MINNEAPOLIS (WCCO) – Christmas is coming up fast, but if you’re not careful, your trees may not make it.
Dried out trees not only cause a mess and don’t look as nice, they can be dangerous. So I got some tips on how to keep your tree alive as long as possible.
Finding a tree that lasts through the holidays starts with picking the right tree.
“White pines have the shortest life span,” said Laura Wood, the CEO of The Garden by the Woods.
She says Fraisers last the longest.
“Balsams are going last less time, so you want to make sure you put that up closer to Christmas,” she said.
Then you’ve got to make the right cut.
“The best thing is to kind of take care on the first part of the tree and make sure that you have the cut in the right spot,” Wood said. “One of the common mistakes is cutting right on the knots of the tree. What you want to do is make sure that you’ve got kind of a clean bark.”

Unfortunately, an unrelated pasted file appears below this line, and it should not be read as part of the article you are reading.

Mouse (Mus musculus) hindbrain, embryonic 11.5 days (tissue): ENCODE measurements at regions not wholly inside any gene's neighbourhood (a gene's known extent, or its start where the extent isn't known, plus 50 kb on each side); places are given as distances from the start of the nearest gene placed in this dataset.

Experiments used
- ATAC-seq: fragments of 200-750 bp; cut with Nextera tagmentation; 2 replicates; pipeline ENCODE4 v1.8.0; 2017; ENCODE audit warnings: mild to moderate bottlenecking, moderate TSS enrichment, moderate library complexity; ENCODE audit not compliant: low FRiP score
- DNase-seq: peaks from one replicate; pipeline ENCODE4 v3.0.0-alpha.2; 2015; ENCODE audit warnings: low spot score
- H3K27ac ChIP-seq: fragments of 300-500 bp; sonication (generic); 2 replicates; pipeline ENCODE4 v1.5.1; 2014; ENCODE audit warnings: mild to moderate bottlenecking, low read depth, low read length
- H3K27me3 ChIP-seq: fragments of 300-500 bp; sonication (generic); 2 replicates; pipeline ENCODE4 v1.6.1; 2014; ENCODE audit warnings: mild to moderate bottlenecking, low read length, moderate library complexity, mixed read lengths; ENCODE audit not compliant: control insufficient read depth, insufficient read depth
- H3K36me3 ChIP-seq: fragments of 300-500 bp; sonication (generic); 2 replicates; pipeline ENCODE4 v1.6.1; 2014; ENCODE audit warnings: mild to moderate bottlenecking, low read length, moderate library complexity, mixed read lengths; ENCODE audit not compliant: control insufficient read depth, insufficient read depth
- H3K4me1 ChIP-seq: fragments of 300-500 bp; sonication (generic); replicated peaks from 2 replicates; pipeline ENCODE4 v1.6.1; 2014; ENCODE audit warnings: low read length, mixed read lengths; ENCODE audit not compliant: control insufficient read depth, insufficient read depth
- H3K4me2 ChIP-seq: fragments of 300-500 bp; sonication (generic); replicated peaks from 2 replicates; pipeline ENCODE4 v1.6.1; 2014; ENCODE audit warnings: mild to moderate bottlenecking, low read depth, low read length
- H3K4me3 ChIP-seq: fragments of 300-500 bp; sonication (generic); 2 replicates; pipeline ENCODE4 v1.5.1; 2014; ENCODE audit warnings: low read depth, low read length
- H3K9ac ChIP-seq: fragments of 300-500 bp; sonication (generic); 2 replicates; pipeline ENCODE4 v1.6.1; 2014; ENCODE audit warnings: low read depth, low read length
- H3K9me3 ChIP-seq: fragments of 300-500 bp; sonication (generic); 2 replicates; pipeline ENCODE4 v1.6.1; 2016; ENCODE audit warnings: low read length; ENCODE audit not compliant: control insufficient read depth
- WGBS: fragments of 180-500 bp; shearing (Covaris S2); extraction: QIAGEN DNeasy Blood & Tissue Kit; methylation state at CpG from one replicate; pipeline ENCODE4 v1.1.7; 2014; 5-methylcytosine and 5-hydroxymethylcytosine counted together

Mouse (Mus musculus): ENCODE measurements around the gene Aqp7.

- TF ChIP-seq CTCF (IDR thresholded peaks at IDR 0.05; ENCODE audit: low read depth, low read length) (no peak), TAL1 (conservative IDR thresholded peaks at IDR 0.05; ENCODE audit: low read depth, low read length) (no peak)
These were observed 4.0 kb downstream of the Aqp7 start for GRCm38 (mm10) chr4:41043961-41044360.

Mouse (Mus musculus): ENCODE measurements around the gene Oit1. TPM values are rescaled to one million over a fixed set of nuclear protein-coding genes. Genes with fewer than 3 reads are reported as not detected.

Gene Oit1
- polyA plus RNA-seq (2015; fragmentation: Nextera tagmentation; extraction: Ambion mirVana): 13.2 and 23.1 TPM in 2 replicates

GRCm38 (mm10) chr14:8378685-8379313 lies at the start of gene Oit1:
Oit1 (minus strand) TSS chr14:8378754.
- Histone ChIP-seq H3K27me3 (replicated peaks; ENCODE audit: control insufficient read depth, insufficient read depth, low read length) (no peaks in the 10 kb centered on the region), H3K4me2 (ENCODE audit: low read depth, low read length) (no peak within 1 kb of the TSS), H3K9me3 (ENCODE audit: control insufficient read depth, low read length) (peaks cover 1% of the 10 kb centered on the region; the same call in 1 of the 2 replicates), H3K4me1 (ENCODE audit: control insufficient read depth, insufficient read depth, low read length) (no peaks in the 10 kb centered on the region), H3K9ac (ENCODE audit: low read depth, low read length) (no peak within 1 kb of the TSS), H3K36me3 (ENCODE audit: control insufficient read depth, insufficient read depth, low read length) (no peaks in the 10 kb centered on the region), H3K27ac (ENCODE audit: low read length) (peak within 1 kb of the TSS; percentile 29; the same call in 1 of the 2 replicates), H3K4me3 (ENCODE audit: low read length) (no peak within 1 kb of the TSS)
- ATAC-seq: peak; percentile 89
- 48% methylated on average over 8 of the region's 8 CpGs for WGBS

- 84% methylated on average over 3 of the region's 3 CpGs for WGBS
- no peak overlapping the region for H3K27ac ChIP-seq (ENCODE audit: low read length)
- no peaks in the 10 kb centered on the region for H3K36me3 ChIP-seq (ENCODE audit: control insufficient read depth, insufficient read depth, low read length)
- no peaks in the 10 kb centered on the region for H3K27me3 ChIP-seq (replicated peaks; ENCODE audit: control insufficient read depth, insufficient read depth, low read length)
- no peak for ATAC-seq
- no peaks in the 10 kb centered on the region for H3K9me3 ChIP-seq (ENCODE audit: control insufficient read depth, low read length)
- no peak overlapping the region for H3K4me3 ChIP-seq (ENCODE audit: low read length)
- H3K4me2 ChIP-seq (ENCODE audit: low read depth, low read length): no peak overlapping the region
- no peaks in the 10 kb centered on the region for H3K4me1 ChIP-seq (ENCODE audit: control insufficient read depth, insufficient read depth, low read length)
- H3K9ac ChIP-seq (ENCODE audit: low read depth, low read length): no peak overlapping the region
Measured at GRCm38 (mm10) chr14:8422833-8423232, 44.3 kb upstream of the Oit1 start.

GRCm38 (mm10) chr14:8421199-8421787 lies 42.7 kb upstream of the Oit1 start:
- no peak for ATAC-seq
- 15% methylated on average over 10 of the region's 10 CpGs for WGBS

This helps, because trees don’t drink from the center of the trunk.
“It’s not taking up water from the center spot, it’s taking it up from right under the bark on the outside edges,” Wood said.
So you want to avoid any branches or knots.
“The bark is distorted around the knots, that’s the least likely to take up water,” Wood said.
Then the first day is the most important one.
“The first day you’re going to have to water it a couple times, I mean it really should be sucking the little bucket dry,” Wood said.
And the type of water matters, too.
“You want to make sure you use fresh water, that’s the best thing to do,” Wood said. “For instance, you want to take it out of your utility sink, or something that doesn’t have that salt that the softener puts in it.”
If that doesn’t help, get ready to cut again.
“Grab a utility knife or something else and you can make just a clean cut on the first layer of bark,” Wood said.
And if all else fails, you might want to get a new tree.
“Otherwise just make sure that you’re careful with your Christmas tree lights,” Wood said.
You want to make sure you water your tree every day. And also make sure the tree is at least three feet away from any heat source, like fireplaces, radiators, or lights.